Travel and Privilege

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Košice, Slovakia
5:28 a.m.
Tuesday June 10, 2014
I could begin this post with clichés about the journey being better than the destination and about how wanderers must lose their way to achieve fulfillment, but I’ll spare you the scrolling. You’ve heard it. Instead, I’m going to talk about privilege.

Now privilege is a buzz word in most social justice conversations that gets thrown around with terms like sustainability and globalization. I’m not trying to start a new debate, just record a few of my feelings coming to Slovakia to work with the Roma people.Privilege. Where do I begin?

In the States, since I  belong to the upper-middle class and am a white girl with a stable family life, I’ve had certain privileges. I’m not trying to glorify nor demonize who I am just write truth. In Slovakia, I don’t necessarily have as much privilege from being white as I do from being an American from the United States.  As my supervisor said, “they’ll let you get away with certain things because you’re American.” Since it’s barely my first day I haven’t quite found out what those things are, but I’ll keep you updated.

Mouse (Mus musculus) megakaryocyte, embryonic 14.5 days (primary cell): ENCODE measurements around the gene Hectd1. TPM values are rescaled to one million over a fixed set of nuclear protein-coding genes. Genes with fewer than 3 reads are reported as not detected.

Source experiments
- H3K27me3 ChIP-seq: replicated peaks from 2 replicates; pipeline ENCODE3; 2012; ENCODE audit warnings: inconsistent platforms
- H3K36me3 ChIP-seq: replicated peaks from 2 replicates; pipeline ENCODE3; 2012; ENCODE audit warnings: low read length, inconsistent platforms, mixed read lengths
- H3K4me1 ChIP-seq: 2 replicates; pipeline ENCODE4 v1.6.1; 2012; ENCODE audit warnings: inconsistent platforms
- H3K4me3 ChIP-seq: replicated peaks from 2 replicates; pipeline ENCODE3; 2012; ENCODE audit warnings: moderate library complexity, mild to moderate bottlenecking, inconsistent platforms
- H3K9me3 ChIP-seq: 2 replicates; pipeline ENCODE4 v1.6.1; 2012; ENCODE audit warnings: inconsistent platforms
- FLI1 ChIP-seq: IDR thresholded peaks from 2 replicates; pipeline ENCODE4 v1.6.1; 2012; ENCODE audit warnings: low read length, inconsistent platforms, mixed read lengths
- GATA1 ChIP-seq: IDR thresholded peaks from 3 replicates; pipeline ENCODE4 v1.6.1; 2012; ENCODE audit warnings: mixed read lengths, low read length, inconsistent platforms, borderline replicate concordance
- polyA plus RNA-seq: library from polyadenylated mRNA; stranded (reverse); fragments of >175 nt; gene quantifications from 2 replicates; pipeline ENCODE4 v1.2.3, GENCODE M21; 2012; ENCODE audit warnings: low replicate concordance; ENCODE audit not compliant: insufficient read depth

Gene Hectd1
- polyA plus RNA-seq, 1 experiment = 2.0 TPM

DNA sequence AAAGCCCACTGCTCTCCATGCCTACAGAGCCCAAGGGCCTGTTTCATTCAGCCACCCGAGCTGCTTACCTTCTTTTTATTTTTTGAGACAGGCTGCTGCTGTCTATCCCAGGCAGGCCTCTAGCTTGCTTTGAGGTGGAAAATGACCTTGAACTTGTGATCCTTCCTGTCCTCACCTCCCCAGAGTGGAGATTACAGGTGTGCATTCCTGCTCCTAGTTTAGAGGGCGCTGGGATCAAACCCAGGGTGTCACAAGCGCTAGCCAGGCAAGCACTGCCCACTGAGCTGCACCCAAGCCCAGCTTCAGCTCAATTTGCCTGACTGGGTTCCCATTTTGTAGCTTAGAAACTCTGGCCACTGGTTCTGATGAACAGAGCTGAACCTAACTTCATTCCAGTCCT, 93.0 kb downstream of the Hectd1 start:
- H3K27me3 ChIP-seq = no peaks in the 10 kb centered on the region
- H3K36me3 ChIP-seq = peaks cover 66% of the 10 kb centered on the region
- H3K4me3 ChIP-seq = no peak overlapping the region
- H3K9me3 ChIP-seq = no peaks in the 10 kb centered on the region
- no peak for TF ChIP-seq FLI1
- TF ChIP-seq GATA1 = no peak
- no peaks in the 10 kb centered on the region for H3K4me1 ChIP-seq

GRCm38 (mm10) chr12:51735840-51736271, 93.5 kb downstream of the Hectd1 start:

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I also possess the privilege of an “observer effect.” I get to experience Eastern Europe with a fresh perspective. I’m allowed to enter a country that a month ago I couldn’t find on a map, take photographs, interview anyone who might know a little English and form conclusions based on my quick judgments. I might talk about what needs to be done to fix the education system or why some people are begging in the streets when they should be looking for work, as if I am the cultural expert.

It’s my privilege to be able to form these conclusions, not my right. I can only give you a  glimpse into the history, struggles, celebrations and faith of this place and these people. It is a small window and it is–and never will be– the full story.

Please read what I write and look at the images I take with a working mind and a healthy, questioning doubt. Also please remember as a millennial from rural Texas, I really don’t know jacksquat about Eastern Europe or the Romani people.

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However, this is what travel is for: to learn, to ask, to gain understanding and tell a different story while trying to come to terms with your own. I’m here. I’m privileged to be here, to share with you what I learn and try to connect with the culture in a positive way.
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